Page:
The Expository Files

Imprecatory Prayer

Psalm 35

The title of this article may be a bit confusing to you. In the past it was confusing to me as well. We study a lot about prayer, and hopefully do it even more often, yet how often do we make an "imprecatory" one? In fact, what is an imprecatory prayer? This word isn't even in my standard dictionary, so I had to look it up in the unabridged one. There I found this simple entry for imprecatory: "uttering an imprecation." That didn't help much, so I looked up "imprecation" and it all became clear. It is the "invoking of evil, a curse." Now you might think that this is the very opposite of what we should pray for, yet under very special circumstances we find the righteous engaged in it. There are some cases where a curse is the appropriate thing. God cursed Israel (and many others) for their continued evil, and there are desperate times when we may actually be moved pray for this to happen.

Ps. 35 is the great imprecatory prayer of a righteous man in the Old Testament. David prayed for deliverance because he was surrounded by implacable enemies. David knew that he could not win this fight alone. He needed the help of God, so he asked for it.

1 Contend, O LORD, with those who contend with me; Fight against those who fight against me.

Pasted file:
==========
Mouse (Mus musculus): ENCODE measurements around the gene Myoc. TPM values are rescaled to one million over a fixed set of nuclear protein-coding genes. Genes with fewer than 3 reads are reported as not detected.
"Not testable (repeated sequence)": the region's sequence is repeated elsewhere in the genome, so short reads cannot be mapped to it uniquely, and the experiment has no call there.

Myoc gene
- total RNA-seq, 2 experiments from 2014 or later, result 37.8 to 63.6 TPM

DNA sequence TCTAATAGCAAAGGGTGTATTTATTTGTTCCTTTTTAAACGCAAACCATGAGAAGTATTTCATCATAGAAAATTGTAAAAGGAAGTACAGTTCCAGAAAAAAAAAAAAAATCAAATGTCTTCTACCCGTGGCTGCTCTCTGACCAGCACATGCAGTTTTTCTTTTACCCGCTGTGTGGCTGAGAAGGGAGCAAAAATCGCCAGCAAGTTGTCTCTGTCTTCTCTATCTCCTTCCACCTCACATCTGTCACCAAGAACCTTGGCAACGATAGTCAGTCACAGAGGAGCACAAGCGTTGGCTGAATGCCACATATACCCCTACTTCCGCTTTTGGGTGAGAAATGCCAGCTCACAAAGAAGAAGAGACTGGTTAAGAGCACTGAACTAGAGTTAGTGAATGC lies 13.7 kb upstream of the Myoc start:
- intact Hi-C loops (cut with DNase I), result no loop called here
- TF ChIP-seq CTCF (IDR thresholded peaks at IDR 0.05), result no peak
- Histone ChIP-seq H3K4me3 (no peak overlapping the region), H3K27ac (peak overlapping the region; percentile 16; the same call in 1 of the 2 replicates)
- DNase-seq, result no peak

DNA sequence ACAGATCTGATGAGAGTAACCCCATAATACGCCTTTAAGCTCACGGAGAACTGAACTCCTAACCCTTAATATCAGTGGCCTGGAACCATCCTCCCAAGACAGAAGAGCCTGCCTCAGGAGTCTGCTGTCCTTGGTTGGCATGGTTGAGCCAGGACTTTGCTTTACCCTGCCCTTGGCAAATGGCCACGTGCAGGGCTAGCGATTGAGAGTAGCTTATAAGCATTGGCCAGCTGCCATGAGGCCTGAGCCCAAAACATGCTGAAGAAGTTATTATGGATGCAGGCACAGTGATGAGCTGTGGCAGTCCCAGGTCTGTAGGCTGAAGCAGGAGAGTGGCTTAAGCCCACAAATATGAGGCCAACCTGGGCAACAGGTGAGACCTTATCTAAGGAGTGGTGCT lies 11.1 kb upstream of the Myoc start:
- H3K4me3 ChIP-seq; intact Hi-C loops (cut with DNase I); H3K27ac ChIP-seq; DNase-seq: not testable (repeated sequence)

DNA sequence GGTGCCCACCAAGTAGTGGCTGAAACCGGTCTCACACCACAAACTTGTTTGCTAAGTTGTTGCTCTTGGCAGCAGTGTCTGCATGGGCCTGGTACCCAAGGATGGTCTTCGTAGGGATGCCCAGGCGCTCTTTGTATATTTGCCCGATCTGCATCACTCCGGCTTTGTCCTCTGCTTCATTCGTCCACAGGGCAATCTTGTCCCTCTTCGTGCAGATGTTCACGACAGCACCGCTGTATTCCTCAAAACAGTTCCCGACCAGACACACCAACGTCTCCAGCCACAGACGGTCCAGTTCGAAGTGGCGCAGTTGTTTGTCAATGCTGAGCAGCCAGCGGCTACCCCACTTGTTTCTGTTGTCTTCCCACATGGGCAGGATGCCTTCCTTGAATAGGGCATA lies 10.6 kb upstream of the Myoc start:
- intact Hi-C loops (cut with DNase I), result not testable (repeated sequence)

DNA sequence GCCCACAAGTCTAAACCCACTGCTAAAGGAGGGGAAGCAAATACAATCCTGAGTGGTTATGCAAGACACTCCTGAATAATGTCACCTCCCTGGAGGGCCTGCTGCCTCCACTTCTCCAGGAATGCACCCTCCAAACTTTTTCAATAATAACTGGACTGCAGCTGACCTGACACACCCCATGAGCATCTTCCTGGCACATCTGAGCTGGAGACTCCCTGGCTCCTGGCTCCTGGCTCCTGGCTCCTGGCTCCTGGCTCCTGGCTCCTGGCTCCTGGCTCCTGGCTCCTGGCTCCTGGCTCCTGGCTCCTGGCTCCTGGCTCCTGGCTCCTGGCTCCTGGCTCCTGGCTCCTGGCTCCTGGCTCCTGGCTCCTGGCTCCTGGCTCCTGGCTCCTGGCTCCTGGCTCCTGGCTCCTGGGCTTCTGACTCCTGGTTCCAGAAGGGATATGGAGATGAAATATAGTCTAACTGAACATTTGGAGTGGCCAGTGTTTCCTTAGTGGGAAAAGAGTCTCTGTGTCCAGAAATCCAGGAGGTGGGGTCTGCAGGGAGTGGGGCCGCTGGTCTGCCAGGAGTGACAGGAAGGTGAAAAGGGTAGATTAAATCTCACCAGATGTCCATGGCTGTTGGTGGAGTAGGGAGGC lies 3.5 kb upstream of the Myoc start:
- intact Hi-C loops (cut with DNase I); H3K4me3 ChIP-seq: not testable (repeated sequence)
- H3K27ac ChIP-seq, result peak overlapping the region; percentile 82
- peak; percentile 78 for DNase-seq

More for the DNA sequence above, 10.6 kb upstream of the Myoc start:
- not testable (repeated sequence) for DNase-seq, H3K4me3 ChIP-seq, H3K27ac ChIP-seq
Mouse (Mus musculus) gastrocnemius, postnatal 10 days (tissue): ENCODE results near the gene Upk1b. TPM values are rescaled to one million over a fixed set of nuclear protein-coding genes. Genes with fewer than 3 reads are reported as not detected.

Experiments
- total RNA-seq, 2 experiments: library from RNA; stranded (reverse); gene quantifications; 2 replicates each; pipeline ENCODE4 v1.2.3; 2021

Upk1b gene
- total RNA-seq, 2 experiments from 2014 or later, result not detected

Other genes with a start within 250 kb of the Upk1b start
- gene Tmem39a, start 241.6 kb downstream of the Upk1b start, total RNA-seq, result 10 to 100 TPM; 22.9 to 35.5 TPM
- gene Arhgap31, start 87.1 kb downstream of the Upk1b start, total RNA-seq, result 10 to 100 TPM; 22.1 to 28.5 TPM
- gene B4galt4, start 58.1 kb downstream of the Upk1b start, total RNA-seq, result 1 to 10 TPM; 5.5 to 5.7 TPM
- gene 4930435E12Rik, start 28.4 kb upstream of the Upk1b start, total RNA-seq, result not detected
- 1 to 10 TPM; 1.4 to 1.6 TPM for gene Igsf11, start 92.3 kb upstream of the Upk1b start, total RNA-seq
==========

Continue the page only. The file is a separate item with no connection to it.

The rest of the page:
2 Take hold of buckler and shield, And rise up for my help.

3 Draw also the spear and the battle-axe to meet those who pursue me; Say to my soul, "I am your salvation."

David calls on the Lord to take up the struggle for him. The first rule of a righteous imprecatory prayer is that it be offered in a situation where you can rightfully call on God to fight for you. The righteous imprecatory prayer can only be for a righteous cause.

Second, the righteous imprecatory prayer (not just an evil wishing of injury) is uttered by one in danger of grievous harm, even destruction.

4 Let those be ashamed and dishonored who seek my life; Let those be turned back and humiliated who devise evil against me.

7 For without cause they hid their net for me; Without cause they dug a pit for my soul.

11 Malicious witnesses rise up; They ask me of things that I do not know.

12 They repay me evil for good, To the bereavement of my soul.

15 But at my stumbling they rejoiced, and gathered themselves together; The smiters whom I did not know gathered together against me, They slandered me without ceasing.

16 Like godless jesters at a feast, They gnashed at me with their teeth.

20 For they do not speak peace, But they devise deceitful words against those who are quiet in the land.

This is not to be the appeal of one who is just annoyed or bothered. This is a person suffering greatly at the hands of evil men.

David was faced with cruel and unrelenting enemies he could not stop. Since David could not stop them, he prayed for God to do it.

5 Let them be like chaff before the wind, With the angel of the LORD driving them on.

6 Let their way be dark and slippery, With the angel of the LORD pursuing them.

8 Let destruction come upon him unawares; And let the net which he hid catch himself; Into that very destruction let him fall.

David knew the character of those who so vehemently opposes him. He knew the only way they would stop was to be made to stop by force. But such force is often beyond the strength of men. Even the most powerful have limits on what they can do. And often this type of prayer will be said by those who have no power at all.